So, I think actually that fur is the sustainable choice. We see today – especially with younger generations – a trend towards buying clothes second-hand and getting them re-fitted, and fur really fits in with this agenda. I know furriers in many countries who make a living from re-fitting a lot of old winter clothing from their grandmothers or items they find in markets, so I think fur is a sustainable choice.
Next up, we had a comment sent in from Mimi, who worries that China has much lower animal welfare standards than Europe when it comes to fur products. If Europe stops producing fur, is there a risk that production will just move to other countries (with lower animal welfare standards)?
How would Reineke Hameleers, CEO of the Eurogroup for Animals, respond?
Yes, I think this is a serious concern and also a very good question. Indeed, there may be a risk that fur farmers might move abroad outside of the EU, but the fact that cruelty is still happening abroad can never be a reason to not take action in the EU. Because the EU is one of the global leaders on animal welfare, and they need to really keep up to that reputation and lead the way. Indeed, we have seen over the past decades that many other countries around the world have followed the EU’s example in banning certain cruel practices.
So, we believe that, also with consumer attitudes changing and consumers becoming increasingly aware of animal welfare issues, it’s a matter of time before fur farming will be banned all over the world. So, we really believe the EU should now start acting and ban this practice despite the fact that other countries and continents are still allowing for this practice.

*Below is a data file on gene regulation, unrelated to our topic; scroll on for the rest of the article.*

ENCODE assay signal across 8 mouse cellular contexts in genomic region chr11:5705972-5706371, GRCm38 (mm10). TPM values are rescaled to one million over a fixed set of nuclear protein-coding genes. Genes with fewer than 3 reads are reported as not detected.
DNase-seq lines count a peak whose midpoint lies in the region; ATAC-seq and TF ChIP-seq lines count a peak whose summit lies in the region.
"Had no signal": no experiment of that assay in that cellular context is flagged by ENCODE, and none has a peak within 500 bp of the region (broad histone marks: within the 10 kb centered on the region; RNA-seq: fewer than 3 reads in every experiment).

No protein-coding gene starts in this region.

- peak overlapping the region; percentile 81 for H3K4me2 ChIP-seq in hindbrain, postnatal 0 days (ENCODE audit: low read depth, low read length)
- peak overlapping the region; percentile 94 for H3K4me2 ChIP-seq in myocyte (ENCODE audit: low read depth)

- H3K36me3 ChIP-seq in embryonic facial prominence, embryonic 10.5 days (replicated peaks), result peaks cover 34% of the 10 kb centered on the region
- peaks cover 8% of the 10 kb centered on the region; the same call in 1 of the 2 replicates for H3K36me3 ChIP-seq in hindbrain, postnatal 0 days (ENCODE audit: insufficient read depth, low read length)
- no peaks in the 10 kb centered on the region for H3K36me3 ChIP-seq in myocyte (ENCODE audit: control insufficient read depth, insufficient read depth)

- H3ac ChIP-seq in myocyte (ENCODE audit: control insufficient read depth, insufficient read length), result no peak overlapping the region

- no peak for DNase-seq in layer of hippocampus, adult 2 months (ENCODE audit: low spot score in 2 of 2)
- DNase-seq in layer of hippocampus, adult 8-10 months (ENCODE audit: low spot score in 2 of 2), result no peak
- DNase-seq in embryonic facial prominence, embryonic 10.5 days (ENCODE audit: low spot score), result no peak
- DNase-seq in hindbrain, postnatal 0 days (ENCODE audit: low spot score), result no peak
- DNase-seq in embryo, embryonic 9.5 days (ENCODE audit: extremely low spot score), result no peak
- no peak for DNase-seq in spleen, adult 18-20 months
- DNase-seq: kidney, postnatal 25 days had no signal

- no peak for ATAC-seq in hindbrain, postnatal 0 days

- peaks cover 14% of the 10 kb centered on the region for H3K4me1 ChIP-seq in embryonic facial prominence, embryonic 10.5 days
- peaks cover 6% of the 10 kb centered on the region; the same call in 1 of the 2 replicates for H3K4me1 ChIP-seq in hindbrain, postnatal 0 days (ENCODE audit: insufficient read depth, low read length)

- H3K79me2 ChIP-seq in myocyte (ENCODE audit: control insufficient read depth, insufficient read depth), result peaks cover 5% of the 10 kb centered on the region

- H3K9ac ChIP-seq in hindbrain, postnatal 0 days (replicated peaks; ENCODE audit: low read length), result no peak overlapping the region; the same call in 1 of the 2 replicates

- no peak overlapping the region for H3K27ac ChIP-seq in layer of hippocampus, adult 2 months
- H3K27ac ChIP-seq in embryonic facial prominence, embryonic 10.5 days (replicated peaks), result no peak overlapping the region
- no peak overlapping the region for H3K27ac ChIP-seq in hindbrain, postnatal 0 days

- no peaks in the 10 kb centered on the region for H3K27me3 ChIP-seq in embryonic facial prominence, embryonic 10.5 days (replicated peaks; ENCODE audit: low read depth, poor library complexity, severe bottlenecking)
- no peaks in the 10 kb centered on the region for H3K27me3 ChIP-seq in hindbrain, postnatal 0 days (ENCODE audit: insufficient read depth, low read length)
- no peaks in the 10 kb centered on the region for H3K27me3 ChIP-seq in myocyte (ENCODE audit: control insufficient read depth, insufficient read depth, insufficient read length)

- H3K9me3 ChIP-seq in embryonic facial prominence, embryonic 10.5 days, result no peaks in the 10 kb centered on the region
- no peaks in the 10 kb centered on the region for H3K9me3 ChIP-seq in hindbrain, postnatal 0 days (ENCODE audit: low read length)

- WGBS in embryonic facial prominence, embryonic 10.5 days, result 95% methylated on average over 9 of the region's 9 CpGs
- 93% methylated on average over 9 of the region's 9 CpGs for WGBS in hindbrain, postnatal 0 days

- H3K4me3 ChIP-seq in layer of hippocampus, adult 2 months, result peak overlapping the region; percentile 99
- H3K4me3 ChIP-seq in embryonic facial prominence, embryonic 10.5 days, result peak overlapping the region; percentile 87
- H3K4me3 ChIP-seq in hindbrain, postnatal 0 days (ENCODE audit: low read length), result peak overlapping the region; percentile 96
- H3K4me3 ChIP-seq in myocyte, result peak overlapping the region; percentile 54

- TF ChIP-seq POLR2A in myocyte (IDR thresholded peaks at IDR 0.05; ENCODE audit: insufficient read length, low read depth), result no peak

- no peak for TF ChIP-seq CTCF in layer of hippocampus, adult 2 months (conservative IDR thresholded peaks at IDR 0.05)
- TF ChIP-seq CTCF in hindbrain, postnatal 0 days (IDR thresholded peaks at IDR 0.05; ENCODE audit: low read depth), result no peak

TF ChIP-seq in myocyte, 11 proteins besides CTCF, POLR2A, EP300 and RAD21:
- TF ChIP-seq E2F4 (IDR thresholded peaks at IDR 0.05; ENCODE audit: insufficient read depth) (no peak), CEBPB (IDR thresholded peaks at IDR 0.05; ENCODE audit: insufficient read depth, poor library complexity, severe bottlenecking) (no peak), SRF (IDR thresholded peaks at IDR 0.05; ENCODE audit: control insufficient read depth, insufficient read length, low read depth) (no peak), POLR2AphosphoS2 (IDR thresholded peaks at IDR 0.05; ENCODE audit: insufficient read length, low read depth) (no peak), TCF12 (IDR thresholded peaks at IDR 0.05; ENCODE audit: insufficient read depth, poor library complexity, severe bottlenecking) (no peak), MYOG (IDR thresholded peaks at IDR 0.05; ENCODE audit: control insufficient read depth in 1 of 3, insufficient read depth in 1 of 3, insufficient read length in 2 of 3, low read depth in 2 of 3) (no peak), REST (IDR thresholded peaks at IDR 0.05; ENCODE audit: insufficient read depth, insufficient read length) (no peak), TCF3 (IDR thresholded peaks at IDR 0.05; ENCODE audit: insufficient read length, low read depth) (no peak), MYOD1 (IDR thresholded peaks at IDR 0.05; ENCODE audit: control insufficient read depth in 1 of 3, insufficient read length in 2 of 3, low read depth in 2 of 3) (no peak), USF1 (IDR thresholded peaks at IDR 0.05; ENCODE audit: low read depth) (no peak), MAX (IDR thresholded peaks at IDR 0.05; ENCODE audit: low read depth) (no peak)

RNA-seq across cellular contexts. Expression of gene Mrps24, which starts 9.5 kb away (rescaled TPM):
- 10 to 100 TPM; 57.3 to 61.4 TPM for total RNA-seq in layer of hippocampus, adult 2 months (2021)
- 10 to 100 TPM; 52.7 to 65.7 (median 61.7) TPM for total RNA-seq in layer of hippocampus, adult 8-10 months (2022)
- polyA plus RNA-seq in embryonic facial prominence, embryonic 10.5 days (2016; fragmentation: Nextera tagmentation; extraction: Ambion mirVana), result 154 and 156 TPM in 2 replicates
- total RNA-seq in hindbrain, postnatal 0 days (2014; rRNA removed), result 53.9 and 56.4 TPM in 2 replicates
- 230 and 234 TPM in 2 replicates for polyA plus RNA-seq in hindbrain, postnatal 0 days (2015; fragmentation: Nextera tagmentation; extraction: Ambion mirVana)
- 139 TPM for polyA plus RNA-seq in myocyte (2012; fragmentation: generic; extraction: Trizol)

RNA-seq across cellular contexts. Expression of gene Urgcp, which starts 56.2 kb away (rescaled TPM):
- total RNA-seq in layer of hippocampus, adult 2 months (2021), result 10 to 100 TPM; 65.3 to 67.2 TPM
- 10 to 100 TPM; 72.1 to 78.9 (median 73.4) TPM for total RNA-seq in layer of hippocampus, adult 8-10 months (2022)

Finally, what would Mette Lykke Nielsen, CEO of Fur Europe, say to Mimi’s comment?
I understand the worry, especially when it comes to China. It’s not only about the rules, it’s also about the enforcement, and in Europe we are very good at enforcing rules. So, I would say to Mimi that if she is going to buy fur, I would buy fur produced in Europe because you know here that we have high animal welfare standards. It’s not only me saying this, in Europe farmers have taken the step to go even further than the legislation, asking universities in Europe to develop an independent welfare programme, where they assess all the research that has been done on mink, and fox, and Finn racoon, and they make it into a WelFur protocol that is then checked on the farm. So, if I were Mimi, I would buy from a European farm because then I would be sure that animal welfare standards were high. When it comes to China, it comes to enforcement; whether they really are enforcing the laws that they have, this is not my expertise.
Is it wrong to wear fur? Should more EU countries ban or phase out fur farming? If Europe stops producing fur, is there a risk that production will just move to other countries (with lower animal welfare standards)? Let us know your thoughts and comments in the form below and we’ll take them to policymakers and experts for their reactions!